Popular Science Monthly/Volume 45/August 1894/Notes
|←Popular Miscellany|| Popular Science Monthly Volume 45 August 1894 (1894)
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The summer meeting of the Northwestern Electrical Association was to be held in St. Paul, Minn., July 18th, 19th, and 20th. A larger number of attendants was expected than were present at the last meeting, including representatives from Illinois, Iowa, Michigan, Wisconsin, and North and South Dakota. An excellent programme was prepared, and speakers were invited from among the most expert representatives of the profession.
The essential oils were held in high esteem by the ancients, but lately seem to have been forgotten in the multitude of new discoveries. The power of many of them to destroy bacteria has, however, been demonstrated anew by M. Chamberland, M. Cadéac, and M. Meunier, and M. Blaizot and M. Caldagues have found in them bactericidal powers even greater than they had been supposed to possess. The essences found by these gentlemen to be most active are those of cinnamon, lavender, marjoram, cloves, geranium, vervain, and tuberose. The simple exposition of their vapors is sufficient to destroy in an hour such microbes as those of pus and cholera, and six minutes' exposure effects a manifest attenuation of their activity.
The method of purification by distillation in a vacuum, which has hitherto been little employed, except with mercury, has been applied by Prof. G. W. Kahlbaum, of Basle, with great success to potassium, sodium, selenium, tellurium, cadmium, magnesium, bismuth, and thallium, while the experiments with zinc and manganese have so far been unsatisfactory. Judging by spectrum analysis, an extreme degree of purity was obtained. Thus, thirty-five ines disappeared from the spectrum of tellurium, showing, the author believes, the absence of substances which modify the spectrum of the purest metal obtainable by other processes.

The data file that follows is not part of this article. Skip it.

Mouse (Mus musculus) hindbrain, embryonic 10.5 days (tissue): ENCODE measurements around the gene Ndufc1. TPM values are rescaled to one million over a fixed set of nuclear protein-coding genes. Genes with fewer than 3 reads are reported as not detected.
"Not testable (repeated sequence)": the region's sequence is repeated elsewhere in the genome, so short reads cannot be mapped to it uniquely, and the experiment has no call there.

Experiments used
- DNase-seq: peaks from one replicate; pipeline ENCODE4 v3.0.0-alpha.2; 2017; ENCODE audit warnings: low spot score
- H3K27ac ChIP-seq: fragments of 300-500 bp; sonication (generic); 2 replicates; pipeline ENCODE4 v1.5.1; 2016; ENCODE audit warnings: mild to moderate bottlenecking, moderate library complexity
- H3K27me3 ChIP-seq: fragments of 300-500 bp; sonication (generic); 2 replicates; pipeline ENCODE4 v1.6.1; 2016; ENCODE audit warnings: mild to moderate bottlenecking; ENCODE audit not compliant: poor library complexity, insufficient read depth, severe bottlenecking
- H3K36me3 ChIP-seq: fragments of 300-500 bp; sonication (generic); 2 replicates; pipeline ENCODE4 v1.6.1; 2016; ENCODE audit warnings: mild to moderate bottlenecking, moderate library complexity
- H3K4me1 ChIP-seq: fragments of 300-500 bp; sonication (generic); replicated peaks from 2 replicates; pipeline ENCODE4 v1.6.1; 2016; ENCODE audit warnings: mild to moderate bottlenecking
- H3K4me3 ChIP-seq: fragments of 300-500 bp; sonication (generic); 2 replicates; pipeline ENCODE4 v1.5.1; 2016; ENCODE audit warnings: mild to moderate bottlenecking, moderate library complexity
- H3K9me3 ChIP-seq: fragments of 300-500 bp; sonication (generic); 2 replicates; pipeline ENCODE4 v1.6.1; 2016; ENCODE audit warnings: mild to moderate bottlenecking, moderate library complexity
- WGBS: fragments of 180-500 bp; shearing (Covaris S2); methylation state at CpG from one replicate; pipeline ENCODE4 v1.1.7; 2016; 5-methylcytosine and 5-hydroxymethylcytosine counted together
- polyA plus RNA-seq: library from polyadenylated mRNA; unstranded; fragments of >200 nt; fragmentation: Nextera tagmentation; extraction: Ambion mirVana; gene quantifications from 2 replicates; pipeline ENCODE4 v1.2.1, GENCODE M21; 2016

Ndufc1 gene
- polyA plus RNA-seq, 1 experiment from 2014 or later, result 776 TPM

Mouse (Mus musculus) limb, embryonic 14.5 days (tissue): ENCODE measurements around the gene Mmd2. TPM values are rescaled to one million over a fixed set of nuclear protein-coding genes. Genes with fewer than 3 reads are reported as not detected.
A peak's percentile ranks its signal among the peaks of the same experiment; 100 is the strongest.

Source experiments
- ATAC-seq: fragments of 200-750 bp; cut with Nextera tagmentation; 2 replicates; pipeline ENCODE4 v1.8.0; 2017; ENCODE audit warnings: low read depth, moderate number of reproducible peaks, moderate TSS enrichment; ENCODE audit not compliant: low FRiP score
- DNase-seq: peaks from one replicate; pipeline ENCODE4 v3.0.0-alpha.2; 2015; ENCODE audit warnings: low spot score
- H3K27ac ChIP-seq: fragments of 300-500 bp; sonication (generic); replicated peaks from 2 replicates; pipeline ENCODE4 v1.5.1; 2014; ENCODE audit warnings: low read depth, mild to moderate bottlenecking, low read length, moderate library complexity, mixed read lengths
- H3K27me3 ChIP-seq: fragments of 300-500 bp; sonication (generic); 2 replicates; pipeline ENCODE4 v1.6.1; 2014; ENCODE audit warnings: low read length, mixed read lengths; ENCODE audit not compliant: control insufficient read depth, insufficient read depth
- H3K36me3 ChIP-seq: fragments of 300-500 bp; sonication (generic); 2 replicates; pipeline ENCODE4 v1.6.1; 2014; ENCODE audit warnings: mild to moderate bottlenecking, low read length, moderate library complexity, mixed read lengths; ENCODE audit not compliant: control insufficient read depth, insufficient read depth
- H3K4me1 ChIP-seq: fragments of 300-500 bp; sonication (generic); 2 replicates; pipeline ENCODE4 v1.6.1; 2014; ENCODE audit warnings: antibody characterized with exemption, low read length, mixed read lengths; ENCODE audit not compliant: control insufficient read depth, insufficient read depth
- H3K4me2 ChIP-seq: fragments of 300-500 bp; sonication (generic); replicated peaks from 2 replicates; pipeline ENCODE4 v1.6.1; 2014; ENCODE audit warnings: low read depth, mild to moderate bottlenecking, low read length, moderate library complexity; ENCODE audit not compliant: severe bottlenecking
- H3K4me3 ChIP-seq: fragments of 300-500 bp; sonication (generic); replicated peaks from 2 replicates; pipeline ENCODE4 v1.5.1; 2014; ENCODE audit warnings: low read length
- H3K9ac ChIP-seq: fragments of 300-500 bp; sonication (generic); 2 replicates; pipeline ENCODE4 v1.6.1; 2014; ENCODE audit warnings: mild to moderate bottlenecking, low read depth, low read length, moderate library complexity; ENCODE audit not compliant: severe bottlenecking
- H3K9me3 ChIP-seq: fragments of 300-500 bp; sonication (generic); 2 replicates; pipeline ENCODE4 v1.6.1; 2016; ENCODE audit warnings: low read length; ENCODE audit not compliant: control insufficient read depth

Two living German princes have distinguished themselves by becoming practicing physicians — Duke Karl Theodor, of the royal house of Bavaria, having completed ii course of study, has made a specialty of eye diseases as they occur among the poor, and in April, 1893, successfully performed his two thousandth operation for cataract. Prince Louis Ferdinand, his cousin, besides being engaged in practice, works in the laboratory, and has recently made the etiology and pathology of pleurisy objects of special clinical and bacteriological studies. He has lately published a monograph concerning twenty-three patients suffering from pleuritis who came under his observation.